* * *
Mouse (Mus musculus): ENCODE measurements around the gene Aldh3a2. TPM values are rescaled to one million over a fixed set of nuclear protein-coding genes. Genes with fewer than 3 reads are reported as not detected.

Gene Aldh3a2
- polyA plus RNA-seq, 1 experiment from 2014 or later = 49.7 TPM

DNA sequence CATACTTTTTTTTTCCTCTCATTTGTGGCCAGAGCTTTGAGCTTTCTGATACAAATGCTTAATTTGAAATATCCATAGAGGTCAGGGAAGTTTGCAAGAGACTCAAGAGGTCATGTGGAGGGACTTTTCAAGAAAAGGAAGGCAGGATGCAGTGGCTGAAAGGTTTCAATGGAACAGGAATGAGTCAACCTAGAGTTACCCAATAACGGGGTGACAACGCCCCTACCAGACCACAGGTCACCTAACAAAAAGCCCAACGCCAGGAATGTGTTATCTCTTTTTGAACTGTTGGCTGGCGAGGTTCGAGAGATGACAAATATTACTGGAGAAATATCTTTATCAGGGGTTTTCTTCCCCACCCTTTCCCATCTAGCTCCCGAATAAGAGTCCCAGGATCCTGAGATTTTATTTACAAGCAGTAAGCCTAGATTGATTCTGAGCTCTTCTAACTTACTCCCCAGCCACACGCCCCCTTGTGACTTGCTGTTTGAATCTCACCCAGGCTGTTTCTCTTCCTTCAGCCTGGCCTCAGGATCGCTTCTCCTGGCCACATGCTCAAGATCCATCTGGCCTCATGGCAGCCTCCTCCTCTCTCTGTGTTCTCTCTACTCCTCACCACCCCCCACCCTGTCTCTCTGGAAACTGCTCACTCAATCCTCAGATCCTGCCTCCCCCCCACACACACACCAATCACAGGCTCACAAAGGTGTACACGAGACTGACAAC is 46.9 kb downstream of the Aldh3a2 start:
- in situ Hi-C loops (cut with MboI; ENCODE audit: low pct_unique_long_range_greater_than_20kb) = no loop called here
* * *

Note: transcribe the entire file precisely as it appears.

Mouse (Mus musculus): ENCODE measurements around the gene Aldh3a2. TPM values are rescaled to one million over a fixed set of nuclear protein-coding genes. Genes with fewer than 3 reads are reported as not detected.

Gene Aldh3a2
- polyA plus RNA-seq, 1 experiment from 2014 or later = 49.7 TPM

DNA sequence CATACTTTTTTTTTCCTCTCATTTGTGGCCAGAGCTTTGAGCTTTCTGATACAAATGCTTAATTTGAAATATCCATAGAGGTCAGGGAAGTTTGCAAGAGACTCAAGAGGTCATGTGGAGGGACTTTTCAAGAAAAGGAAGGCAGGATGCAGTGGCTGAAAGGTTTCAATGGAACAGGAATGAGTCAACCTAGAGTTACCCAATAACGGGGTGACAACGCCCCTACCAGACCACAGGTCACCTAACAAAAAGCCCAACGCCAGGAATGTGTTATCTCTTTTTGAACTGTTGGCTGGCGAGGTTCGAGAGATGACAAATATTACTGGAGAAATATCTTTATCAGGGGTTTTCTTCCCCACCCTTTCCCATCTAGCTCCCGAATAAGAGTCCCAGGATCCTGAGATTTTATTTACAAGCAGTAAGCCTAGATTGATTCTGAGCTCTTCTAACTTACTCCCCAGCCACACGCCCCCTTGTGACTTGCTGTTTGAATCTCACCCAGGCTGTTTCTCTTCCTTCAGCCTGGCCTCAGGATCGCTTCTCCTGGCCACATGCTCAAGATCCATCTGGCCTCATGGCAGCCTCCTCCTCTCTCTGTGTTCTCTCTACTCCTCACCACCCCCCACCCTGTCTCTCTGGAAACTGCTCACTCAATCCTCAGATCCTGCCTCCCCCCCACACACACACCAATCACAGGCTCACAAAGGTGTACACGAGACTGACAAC is 46.9 kb downstream of the Aldh3a2 start:
- in situ Hi-C loops (cut with MboI; ENCODE audit: low pct_unique_long_range_greater_than_20kb) = no loop called here